Wednesday September 10th: Pipelaying work is temporarily suspended. According to local newspaper, The Mayo Echo, unnamed Irish Naval sources have stated their concern that a British nuclear submarine is positioned 11 miles off the Mayo coast and is providing direct assistance to the Irish authorities in monitoring communications. So far the Irish Government has refused either to confirm or deny this report. A Royal Navy spokesman, while refusing to confirm or deny the report, stated that if there is a submarine in Irish waters “then it wouldn’t be there without the permission of the Irish authorities.”


Thursday September 18th: Shell announces that the Solitaire pipe laying ship is to depart from Irish territorial waters and go to Sctoland for repair and assessment. 


Friday September 19thMaura Harrington ends her hunger strike.  



EU Defence Plans will advance the moment Lisbon is ratified

June 10, 2008

Irish Government asked for discretion on new French plans for European defence.

A “confidential” of the Barber dated from May 21st states that “the white book on defence and security, which defines the big strategical orientations of France for next fifteen years, will not be made public before June 12th”.

The plan of the White Book the parliamentarians in France can consult the copy, is classified in effect ”confidential defence “.

According to The Barber, the postponement of its public presentation has as object to avoid scaring the Irish, very tied to their neutrality, in some weeks of referendum on the Treaty of Lisbon: ” It will be ready before this date, but the Irish government, which organizes a referendum on the Treaty of Lisbon that day, asked in Paris to remain discreet. Dublin fears that the parties of the white book dedicated to the strengthening of Europe of defence nourish an antiEuropean vote and cause to fail referendum “.

It is the third time, after the reform of the European budget deferred in September and that of a report in the European Parliament on the implementation of the Treaty of Lisbon, deferred also to June, that it has been decided to be put back after the 12th June Irish referendum, “a subject which would risk awakening the attention of the only people called to pronounce on the European treaty.”

This appears to be main outcome of a confidential briefing by Daniel Mulhall, Director-General on the EU at the Irish Department of Foreign Affairs to a British diplomat Elizabeth Green.

The timing of the Irish vote (presumably mirroring a similar, though parliamentary, timetable in the UK) has been pushed forward to June 12 to avoid any inconvenient discussion over the implementation of the Treaty when France takes on the EU’s rotating presidency later this year.

“Mulhall said a date in October would have been easier from a procedural point of view. But the risk of unhelpful developments during the French Presidency – particularly related to defence – were just too great. Sarkozy was completely unpredictable,”  wrote Green.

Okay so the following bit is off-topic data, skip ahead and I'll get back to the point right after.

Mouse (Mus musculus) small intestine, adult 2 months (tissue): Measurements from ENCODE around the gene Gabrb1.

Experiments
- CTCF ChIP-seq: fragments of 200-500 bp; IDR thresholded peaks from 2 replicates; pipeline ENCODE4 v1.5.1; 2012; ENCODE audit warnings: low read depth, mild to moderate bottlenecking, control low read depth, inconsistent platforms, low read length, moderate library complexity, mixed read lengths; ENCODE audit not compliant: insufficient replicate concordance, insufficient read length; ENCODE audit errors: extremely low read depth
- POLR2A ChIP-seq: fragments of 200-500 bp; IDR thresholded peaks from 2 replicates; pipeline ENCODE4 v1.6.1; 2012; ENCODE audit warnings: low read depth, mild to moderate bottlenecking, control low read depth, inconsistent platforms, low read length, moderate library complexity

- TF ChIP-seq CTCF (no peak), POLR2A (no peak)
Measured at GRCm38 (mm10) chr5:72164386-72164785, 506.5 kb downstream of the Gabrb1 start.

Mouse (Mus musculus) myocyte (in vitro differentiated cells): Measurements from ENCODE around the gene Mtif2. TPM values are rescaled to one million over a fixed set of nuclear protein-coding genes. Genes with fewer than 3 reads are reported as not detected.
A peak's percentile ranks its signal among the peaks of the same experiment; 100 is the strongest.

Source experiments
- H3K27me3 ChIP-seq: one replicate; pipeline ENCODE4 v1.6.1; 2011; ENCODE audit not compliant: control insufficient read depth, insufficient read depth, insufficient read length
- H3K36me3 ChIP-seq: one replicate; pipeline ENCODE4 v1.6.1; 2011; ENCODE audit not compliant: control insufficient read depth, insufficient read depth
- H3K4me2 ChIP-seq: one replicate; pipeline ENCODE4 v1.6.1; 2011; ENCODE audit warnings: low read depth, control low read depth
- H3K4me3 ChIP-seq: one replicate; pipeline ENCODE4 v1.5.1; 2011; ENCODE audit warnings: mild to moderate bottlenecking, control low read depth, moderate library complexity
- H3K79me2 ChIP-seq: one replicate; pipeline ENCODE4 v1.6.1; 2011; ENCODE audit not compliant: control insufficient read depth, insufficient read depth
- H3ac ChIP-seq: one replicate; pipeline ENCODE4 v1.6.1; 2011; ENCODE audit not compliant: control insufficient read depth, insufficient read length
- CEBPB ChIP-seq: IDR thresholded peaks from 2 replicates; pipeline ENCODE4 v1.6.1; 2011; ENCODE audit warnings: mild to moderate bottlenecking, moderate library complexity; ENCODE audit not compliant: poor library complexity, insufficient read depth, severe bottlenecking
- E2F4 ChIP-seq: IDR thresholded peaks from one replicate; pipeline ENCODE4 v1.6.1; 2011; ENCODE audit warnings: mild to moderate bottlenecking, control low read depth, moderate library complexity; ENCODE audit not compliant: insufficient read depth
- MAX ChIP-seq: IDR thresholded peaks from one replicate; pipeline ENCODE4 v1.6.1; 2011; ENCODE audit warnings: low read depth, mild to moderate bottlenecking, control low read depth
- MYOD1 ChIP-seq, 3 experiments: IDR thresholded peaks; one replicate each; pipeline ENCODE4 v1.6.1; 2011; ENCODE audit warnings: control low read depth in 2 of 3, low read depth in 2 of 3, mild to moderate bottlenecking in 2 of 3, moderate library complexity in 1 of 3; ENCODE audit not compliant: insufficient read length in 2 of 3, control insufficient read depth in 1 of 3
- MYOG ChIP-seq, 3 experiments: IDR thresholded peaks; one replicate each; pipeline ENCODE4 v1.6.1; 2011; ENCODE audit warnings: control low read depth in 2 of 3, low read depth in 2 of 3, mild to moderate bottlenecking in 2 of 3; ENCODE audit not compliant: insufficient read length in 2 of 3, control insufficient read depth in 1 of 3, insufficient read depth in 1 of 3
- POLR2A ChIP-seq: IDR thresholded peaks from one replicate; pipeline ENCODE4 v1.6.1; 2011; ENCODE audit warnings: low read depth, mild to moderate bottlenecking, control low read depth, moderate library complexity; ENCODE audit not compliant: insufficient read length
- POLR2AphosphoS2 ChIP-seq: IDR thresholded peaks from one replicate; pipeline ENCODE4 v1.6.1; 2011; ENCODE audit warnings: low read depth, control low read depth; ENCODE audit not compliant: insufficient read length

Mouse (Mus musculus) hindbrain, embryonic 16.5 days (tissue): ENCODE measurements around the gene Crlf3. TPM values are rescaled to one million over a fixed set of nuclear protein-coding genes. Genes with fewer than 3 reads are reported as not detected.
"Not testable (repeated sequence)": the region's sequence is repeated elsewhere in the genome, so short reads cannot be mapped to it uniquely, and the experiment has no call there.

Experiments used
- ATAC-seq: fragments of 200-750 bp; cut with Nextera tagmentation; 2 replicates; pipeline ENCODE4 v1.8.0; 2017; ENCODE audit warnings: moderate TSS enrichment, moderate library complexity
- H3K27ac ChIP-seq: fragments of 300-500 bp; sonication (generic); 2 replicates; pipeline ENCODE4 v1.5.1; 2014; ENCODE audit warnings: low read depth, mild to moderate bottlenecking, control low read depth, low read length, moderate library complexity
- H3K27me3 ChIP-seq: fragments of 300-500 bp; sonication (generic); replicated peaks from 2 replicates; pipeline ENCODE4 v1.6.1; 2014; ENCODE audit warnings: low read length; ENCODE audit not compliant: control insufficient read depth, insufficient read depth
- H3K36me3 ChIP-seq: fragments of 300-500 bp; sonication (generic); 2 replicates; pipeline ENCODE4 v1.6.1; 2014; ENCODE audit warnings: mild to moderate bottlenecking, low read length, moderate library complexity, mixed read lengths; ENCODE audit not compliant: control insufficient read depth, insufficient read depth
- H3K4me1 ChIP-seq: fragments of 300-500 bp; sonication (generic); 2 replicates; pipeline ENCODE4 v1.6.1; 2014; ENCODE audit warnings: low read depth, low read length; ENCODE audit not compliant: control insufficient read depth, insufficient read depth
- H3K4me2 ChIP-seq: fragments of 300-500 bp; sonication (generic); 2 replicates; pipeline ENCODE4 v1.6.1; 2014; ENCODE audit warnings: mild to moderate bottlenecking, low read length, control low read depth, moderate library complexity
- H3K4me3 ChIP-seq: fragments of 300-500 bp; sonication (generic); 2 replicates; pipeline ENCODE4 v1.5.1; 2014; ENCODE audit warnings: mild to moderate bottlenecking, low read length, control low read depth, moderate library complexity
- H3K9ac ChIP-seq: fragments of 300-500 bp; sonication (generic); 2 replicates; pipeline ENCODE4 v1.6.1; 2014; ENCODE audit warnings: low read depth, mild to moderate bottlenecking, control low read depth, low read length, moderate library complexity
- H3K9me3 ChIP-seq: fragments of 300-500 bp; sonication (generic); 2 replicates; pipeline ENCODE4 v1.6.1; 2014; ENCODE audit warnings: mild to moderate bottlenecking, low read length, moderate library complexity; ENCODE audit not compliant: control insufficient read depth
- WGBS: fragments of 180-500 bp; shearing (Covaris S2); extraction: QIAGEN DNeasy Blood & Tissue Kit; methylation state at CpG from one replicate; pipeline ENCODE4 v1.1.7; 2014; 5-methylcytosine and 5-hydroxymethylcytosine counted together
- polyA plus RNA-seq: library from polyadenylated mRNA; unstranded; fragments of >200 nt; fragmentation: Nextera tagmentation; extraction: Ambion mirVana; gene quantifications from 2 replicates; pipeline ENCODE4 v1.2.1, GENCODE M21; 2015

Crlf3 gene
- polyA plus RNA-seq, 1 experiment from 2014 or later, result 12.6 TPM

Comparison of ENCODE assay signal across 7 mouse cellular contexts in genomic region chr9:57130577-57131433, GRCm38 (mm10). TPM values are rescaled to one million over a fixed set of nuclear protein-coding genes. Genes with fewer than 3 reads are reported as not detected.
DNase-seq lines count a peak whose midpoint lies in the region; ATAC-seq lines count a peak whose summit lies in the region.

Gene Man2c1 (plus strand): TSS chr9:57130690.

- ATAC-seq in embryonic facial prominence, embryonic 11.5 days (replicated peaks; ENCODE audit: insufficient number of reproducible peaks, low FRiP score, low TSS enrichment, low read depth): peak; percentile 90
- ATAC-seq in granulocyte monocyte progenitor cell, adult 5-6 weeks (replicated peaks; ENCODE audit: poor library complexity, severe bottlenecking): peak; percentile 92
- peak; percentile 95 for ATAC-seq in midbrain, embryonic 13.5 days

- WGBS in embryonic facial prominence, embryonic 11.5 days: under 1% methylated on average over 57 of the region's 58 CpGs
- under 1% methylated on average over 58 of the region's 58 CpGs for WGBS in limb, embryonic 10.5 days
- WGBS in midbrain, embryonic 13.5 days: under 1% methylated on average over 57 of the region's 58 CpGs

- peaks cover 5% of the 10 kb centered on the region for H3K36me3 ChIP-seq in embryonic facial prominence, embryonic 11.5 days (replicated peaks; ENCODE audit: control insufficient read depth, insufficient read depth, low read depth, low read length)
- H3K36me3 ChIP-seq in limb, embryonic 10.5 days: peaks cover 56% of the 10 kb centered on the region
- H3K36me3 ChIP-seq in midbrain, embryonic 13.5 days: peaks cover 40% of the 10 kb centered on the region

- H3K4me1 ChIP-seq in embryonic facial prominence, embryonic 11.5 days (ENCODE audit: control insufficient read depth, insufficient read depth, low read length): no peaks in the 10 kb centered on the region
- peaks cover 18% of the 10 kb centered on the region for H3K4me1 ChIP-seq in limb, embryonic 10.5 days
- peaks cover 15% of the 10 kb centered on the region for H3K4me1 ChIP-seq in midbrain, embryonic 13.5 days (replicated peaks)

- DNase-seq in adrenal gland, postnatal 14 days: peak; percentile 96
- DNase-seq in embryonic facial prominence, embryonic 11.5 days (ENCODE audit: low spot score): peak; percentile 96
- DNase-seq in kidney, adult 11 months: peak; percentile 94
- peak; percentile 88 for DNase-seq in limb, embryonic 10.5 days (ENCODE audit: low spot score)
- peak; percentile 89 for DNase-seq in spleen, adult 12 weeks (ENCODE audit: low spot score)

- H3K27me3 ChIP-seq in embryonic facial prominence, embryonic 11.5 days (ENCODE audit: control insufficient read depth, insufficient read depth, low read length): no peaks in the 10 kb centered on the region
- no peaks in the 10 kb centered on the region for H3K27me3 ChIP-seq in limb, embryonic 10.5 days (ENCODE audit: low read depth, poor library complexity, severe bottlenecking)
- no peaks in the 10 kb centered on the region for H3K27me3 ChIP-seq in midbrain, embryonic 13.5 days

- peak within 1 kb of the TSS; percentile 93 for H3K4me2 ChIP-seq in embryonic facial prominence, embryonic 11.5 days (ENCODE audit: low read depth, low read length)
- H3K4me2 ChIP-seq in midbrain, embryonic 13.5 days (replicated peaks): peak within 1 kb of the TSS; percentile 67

The French will this autumn bring forward Treaty plans for increased European defence cooperation. Probably involving Germany, France, Britain, Spain, Poland and Italy (possibly with Hungary and Lithuania too), the new structured “European army” will be organised around euro-style convergence criteria such as defence spending. This is a dynamite issue in neutral Ireland, earlier moves to EU military cooperation in the Nice Treaty were blamed for a Irish referendum defeat in June 2001.

The memorandum notes (something that everyone just “knows” in Brussels), that the European Commission, and other EU institutions have a moratorium on new proposals that could spark debate – and we don’t want that, do we? Plans for an health services directive, harmonisation of corporate tax calculations, the EU’s COSI interior security committee, a job description for the new President and much, much more are all on hold – until after the summer, and ratification, are finished.

The memo is also littered (according to the extracts) with contemptuous references to the capacity of Irish people to decide on an EU Treaty that is largely incomprehensible to the lay reader”. “Most people would not have the time to study the text,” it concludes at one point.

During the French referendum, copies of the EU Constitution, a weighty and deeply dull document, became best-sellers as voters rushed to read it. Valéry Giscard D’Estaing, the Constitution’s architect, actually blamed Jacques Chirac, French President of the day, for encouraging people to pick it up. The discovery of this document was felt by many voters to be an aggression and a threat. It consolidated the negative attitude that the Constitution was too ‘complicated’, that reading it was reserved to specialists,” he wrote in Le Monde two weeks after the No vote.


(With Thanks to):……

Rath Lugh Monument under increased threat as protesters moved on

April 17, 2008

The Protest Camp based at Rath Lugh has now been evicted. At one o’ clock, four Protectors who were on site were told by Gardai that they had to gather up their belongings and leave. This was not done in an aggressive manner and was complied with by the protesters.

Once the protesters had left Rath Lugh woods no protester was allowed back in. According to the Direct Action Group, there were 20 Gardai, 3 Garda Cars present, plus 2 Vans as well as a dozen Construction Workers at the entrance to the woods. A steel fence has now been erected separating Rath Lugh National Monument from the public road. A mini digger is busy creating a path and a low loader is in situ. Read the rest of this entry »